Century: Age of Ashes has 3 classes of fighters: Marauder, Windguard, and Phantom.  All three have different abilities.  I personally loved Windguard’s smoke trail ability which lowered visibility making it harder to be tracked.  Unfortunately, there just weren't enough differences between them.

Century Age Of Ashes

The intention is that each class of fighter plays its own role, such as the Phantom acting as a sneaky ganker, or the Marauder able to destroy enemy fireballs that are targeting them. However, in my gameplay these differences were simply not pronounced enough to make a huge difference. This could be down to the individual game modes as well: I felt that some dragon abilities were simply better suited for a specific game mode, rather than being balanced more for each. As a result, I never really felt I could plan my strategy around a playstyle a dragon offered, rather it was more “which do I want to play today?” 

One of the best parts of Century: Age of Ashes is how beautiful the dragons look. Each dragon is beautifully detailed, and thankfully aren’t simply pallete-swap carbon copies of each other..   Each dragon looks unique. 

It's important to note that Century is free to play but unlocking dragons is reliant on the use of micro-transactions or buying one of three founder’s packs that have different perks based on the level of spending.  It is possible to unlock everything right from the start with the Behemoth Founder’s Pack which is priced as a full $59.99 USD game. Once you have a dragon, unlocking their use is fun and easy but requires more time playing to hatch their egg.  After you play additional rounds, you’ll have access to your new dragon.  I’m not someone who gets on my soapbox about micro-transactions for a free-to-play game.  The fact that you can decide to play the full game without spending any money is just awesome.  I also like that if you decide you want everything, you can buy it for no more than any other full priced video game.  Even better, you can decide to purchase parts of the game at a lower or mid-tiered level in between.

Unfortunately, there were other problems with Century: Age of Ashes.  My biggest problem was the lack of AI in the game.  For instance, if I was in a 3v3 skirmish and one of my team members dropped out, we were just lacking a third of our team. Even in a 6v6 battle, the loss of a target, er um, teammate, was deeply felt by everyone still in the game.  Century needs to add in AIs for dropped players to keep it more evenly matched when someone disconnects.

Speaking of AI, I really wish there had been a player vs computer component to Century.  One of the best ways to train for PVP matches is to play against AI opponents at a comparable level but after the tutorial, Century just throws you in with other players at differing levels of competency.  My first 6v6 match, I was an absolute mess because on top of trying to understand the game mode, I had players who were already level 12 or higher that killed me the moment they saw me.  I simply was unprepared for that.  Also, I don’t always like playing in PVP matches because I’m not a great player but AI opponents create a game that can feel a lot more playable for me.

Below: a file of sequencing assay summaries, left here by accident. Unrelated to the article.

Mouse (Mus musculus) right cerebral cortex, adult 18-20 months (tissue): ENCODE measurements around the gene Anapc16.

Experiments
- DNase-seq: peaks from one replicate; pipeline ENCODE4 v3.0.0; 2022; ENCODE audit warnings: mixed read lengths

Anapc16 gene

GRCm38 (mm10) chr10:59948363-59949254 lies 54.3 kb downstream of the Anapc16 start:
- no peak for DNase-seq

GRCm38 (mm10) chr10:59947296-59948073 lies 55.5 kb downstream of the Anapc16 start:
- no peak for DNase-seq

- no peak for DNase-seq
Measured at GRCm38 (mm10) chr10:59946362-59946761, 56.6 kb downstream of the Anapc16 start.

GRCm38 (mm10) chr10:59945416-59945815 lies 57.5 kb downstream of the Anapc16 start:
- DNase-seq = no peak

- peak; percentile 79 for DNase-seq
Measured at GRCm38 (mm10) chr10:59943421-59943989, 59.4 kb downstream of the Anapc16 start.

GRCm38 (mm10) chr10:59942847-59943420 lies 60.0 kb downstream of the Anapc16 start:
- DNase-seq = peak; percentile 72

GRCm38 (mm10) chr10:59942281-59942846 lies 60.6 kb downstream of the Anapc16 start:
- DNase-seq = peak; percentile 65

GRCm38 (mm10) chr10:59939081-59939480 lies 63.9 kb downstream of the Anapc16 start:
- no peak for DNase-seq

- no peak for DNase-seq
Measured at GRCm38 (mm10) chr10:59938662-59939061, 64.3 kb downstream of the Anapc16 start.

Lastly, I really hope that Century: Age of Ashes expands its content.  This is a great start to what amounts to a game that thanks chiefly to Spoils of War is an incredibly innovative take on the aerial dogfighting genre. That said, unless you really enjoy it, it can start to feel repetitive very quickly.  I need more  reasons to come back other than just because the dragons are pretty and there's a great strategy element.  Adding in more content can only help keep Century relevant for a long time to come.

I really did like Century: Age of Ashes.  It’s been a long time since I just sat and sank a few hours into an aerial combat game, and this one did not disappoint.  Hopefully, some changes will come soon and I’ll be able to continue to enjoy flying my dragon and taking out my enemies.

7.5 Good
  • Beautiful dragons
  • Immersive, strategy-based take on the genre
  • Great use of the map in every fight
  • Too many players can feel chaotic at times
  • Replay value might be lower than it seems
  • Needs AI modes


Mike BC

Mike BC is in Las Vegas, NV where he is a husband, father, minister, and gamer (in that order). Currently, he plays a lot of Elite: Dangerous Odyssey, Fortnite, Fall Guys, and enjoys games on the Nintendo Switch. You can follow him at CMDRErekSprax on Twitch!